World Bank helps Uganda exploit EU honey market

In Summary

January 9—The World Bank is paying for a scheme to help improve Ugandan honey quality and […]

January 9—The World Bank is paying for a scheme to help improve Ugandan honey quality and take advantage of access to the European Union (EU) market.

Over a million homesteads derive income from beekeeping in Uganda and the subsequent making of honey, but mostly under semi-commercial circumstances.

“The European Union has opened up their market to Ugandan honey, but the bigger challenge is, we cannot afford to supply to the required quantity, because of poor production of honey alongside compromising quality,” Dr. Robert Kajobe who chairs the Uganda National Apiculture Development Organisation (TUNADO) said recently.

The National Agriculture Research Organisation (NARO) through the National Livestock Resources Research Institute (NALIRI) is carrying out training in partnership TUNADO. Dr. Kajobe is also the NARO Director.

“This is why the two institutions are coming up to skill-up farmers with modern methods that will enable them to produce in bulk,” Dr. Kajobe said.

Over 200 farmers from the districts of Lwengo,  Kalungu  and Masaka recently received modern equipment to support efforts in increasing efficiency.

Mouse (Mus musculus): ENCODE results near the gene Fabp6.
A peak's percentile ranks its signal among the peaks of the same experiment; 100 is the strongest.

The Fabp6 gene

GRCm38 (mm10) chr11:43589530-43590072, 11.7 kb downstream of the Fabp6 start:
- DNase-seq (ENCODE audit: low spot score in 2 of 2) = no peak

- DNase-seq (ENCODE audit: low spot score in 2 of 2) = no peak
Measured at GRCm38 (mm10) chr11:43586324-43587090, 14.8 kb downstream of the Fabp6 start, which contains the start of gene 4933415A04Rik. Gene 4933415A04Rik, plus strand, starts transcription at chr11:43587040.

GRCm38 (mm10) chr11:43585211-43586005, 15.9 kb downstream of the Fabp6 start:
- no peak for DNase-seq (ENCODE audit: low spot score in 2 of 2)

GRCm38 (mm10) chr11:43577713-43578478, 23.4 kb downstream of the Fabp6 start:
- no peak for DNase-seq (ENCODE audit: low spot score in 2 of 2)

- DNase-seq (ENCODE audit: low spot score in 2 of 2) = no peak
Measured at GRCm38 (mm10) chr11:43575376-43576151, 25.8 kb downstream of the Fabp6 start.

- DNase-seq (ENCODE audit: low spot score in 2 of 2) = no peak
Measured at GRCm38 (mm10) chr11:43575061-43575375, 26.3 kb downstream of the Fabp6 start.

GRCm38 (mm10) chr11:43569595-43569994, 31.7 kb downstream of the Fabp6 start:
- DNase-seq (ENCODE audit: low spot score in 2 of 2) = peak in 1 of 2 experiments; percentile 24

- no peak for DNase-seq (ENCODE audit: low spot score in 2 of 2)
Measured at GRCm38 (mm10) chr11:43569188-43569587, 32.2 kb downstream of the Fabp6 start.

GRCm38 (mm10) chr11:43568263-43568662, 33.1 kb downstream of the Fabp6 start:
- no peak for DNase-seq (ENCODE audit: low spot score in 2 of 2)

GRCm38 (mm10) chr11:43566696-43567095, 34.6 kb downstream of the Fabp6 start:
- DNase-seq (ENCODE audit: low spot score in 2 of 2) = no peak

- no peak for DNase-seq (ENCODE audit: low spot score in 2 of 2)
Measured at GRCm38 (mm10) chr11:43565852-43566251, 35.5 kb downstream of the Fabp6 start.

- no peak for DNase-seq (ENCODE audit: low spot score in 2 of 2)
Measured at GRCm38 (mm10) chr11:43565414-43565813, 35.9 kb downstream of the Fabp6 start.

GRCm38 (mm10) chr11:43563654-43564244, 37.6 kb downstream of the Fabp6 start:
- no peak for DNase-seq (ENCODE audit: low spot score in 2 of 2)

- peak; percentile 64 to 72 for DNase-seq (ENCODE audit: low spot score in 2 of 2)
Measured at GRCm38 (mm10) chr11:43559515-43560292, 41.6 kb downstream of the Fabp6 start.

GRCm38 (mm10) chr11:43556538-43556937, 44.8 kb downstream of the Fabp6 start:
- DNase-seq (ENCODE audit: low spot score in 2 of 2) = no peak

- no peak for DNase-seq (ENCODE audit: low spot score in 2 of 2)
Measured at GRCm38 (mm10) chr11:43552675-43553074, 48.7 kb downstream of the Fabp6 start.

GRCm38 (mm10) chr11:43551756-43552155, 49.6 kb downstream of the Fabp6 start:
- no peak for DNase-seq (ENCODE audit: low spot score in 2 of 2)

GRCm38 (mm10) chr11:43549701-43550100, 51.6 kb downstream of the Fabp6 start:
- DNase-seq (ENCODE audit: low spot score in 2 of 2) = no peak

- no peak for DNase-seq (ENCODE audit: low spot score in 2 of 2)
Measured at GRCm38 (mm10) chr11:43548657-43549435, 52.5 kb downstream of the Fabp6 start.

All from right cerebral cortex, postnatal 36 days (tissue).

Experts say Uganda currently harvests only 1% of a potential 500,000 tonnes of honey per year. It is only one of five countries in sub-Saharan Africa licenced to export honey to the EU, Uganda has failed to meet home-grown demands for honey, let alone export to this potential market. The Uganda Beekeepers Association estimates that only between 800-1200 tonnes of honey is produced per year due to current lack of bee-stock.

Plans are to commercialise the different bee products in Uganda under the World Bank project and finance key areas including honey production, beeswax and bee venom. As a reproductive material, beeswax is used in beekeeping in the form of a honeycomb base, but it also has plenty of industrial uses.

In the world market, the demand for beeswax is higher than its supply while bee venom has several uses in both medicine and cosmetics. “With this project we shall be in position to overcome some of the challenges hindering Uganda to produce enough honey for export. As TUNADO and NARO we are targeting youth and women who are potential producers of honey in the country,” Dr. Kajobe said.

According to Dr. Kajobe, Uganda has an comparative advantage compared to other countries in the region because of its ideal climate.

“Uganda’s comparative advantage towards the production of honey has increased but now in the region its Ethiopia leading Uganda in honey production and beekeeping then followed by Uganda and Tanzania. These countries have increased their bee production, but the good news in Uganda is that bee farmers are getting organised under the TUNADO. This has enabled farmers to increase production but there is space for expansion,” he said.

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